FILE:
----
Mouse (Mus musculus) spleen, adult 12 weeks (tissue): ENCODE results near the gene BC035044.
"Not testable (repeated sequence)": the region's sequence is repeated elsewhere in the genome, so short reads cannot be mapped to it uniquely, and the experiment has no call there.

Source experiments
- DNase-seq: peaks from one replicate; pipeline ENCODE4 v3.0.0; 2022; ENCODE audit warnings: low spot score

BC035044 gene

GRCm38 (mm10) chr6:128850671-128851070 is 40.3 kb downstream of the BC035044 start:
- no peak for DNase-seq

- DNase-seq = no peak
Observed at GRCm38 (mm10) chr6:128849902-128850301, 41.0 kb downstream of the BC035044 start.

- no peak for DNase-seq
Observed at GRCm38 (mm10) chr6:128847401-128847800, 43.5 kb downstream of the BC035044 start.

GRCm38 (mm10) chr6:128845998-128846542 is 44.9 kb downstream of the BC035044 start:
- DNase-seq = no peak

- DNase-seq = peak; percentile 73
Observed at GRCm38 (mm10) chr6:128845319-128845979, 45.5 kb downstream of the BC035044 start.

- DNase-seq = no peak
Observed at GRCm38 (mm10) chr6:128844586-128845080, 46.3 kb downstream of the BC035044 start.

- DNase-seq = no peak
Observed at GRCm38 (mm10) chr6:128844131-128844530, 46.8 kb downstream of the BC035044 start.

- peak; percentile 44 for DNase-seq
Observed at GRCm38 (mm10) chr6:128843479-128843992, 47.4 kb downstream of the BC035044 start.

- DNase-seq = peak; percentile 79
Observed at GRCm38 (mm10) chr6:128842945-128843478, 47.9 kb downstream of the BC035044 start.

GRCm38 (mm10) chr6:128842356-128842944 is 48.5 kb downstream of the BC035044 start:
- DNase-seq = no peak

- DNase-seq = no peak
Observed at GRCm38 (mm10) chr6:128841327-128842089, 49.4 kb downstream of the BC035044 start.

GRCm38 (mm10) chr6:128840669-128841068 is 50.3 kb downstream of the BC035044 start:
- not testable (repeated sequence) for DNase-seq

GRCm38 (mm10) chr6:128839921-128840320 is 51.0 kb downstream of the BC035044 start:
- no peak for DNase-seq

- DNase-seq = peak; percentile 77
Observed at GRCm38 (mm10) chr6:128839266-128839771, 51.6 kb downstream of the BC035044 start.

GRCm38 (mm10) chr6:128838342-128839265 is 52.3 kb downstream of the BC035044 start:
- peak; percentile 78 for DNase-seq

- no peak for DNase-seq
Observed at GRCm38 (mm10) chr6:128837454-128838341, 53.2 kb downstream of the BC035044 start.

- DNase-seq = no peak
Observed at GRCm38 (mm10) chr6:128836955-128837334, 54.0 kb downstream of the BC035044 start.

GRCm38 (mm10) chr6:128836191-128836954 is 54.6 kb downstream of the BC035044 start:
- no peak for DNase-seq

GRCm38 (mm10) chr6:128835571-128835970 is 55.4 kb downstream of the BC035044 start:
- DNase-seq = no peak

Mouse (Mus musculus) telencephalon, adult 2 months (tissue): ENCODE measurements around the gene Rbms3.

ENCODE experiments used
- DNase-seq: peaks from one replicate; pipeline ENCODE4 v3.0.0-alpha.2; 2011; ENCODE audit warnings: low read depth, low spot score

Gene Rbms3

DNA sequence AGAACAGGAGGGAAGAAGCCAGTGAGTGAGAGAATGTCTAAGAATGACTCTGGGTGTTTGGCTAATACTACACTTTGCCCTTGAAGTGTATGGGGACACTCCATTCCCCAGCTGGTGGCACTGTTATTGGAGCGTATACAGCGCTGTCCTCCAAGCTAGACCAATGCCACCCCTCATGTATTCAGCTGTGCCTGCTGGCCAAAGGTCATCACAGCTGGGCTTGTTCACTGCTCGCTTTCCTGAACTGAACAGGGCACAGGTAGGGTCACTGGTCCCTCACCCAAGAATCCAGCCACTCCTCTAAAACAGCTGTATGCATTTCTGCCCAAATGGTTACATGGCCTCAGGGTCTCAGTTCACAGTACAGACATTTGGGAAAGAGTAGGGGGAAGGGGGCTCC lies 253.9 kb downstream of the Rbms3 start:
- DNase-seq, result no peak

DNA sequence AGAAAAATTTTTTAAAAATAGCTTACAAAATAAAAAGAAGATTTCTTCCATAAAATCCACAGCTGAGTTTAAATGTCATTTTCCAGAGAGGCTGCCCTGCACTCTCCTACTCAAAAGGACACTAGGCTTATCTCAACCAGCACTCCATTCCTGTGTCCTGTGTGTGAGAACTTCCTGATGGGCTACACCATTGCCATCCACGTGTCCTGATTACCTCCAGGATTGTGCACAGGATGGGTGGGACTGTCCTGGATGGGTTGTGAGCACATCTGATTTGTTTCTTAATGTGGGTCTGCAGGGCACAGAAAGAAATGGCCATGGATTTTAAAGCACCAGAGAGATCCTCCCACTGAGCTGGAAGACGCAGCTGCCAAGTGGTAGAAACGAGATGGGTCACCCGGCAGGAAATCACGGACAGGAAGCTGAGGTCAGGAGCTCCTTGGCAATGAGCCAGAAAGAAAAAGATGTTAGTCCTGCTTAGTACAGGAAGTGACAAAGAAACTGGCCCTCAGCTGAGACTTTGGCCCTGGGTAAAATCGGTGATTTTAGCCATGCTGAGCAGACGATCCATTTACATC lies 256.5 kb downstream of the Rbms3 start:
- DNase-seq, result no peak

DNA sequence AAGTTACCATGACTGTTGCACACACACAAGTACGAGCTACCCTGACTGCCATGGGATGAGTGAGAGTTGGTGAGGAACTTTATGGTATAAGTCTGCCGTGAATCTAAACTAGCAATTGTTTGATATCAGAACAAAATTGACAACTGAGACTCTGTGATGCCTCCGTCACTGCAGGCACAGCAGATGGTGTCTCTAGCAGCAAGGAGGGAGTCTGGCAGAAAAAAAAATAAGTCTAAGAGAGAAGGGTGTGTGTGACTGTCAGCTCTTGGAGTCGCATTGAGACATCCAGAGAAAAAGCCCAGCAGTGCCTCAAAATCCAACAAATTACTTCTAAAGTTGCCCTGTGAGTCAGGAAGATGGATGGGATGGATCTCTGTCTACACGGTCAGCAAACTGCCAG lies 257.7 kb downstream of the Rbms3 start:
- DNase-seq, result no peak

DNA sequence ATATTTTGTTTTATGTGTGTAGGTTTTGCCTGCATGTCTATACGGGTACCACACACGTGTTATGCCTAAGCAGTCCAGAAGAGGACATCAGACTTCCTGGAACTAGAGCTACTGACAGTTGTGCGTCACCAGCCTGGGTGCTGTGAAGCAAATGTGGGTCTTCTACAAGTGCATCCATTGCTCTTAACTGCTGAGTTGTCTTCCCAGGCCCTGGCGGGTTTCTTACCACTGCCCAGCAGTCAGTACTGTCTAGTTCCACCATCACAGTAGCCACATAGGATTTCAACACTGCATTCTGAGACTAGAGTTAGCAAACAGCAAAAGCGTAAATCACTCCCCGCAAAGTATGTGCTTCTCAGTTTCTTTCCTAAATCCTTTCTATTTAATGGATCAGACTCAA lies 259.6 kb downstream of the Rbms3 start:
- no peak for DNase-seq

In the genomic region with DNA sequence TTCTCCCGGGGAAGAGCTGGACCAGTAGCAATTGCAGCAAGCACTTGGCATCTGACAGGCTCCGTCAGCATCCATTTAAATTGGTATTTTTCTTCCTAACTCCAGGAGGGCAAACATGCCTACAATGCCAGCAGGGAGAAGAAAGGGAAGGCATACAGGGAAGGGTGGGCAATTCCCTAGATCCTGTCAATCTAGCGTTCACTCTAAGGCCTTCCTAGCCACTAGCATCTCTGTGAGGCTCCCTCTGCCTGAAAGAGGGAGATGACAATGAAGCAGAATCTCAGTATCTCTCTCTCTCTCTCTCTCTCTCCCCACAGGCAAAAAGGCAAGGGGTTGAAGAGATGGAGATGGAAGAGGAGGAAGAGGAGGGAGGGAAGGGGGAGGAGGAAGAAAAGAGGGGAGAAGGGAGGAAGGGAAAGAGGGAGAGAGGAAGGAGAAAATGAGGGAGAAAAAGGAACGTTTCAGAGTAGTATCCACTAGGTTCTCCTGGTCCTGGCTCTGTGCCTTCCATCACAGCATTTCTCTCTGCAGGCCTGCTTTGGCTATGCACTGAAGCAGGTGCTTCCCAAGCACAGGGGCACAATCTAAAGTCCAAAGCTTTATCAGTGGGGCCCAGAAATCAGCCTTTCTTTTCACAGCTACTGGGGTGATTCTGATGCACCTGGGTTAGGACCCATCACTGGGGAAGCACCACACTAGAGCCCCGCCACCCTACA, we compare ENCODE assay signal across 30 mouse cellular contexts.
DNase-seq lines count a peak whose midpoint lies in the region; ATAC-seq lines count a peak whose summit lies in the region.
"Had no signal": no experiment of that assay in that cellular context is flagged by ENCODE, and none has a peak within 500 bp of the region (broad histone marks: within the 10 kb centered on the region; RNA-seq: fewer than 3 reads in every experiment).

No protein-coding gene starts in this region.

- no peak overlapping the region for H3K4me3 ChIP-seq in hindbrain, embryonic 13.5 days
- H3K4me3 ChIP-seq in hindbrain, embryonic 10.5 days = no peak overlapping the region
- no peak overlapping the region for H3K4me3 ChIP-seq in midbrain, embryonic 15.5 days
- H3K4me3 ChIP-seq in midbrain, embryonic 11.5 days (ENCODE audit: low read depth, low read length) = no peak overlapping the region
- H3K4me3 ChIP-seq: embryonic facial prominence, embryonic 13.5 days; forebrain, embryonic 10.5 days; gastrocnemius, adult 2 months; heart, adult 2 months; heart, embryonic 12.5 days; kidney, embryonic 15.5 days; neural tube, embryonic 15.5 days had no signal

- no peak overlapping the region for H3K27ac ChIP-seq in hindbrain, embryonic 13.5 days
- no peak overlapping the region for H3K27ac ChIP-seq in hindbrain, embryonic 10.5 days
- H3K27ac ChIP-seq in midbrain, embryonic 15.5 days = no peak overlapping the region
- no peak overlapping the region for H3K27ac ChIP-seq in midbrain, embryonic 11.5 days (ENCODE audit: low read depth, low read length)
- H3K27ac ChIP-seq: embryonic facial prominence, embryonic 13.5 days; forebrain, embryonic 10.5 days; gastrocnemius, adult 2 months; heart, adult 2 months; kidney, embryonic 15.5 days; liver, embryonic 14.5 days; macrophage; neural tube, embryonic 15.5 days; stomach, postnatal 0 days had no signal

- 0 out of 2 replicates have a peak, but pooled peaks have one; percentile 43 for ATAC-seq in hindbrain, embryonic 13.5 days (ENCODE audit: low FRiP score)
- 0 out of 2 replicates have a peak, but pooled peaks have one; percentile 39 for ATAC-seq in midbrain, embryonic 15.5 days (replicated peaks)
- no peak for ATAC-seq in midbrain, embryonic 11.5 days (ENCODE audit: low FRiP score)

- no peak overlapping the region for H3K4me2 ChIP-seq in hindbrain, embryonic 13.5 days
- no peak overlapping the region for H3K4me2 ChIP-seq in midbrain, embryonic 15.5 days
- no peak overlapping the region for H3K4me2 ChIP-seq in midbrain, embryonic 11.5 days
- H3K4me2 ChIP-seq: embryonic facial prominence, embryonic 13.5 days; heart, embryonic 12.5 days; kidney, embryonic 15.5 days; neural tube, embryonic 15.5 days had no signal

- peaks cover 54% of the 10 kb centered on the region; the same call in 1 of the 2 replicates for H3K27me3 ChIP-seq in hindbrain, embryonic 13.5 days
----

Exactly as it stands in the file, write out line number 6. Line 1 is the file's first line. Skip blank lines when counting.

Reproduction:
GRCm38 (mm10) chr6:128850671-128851070 is 40.3 kb downstream of the BC035044 start: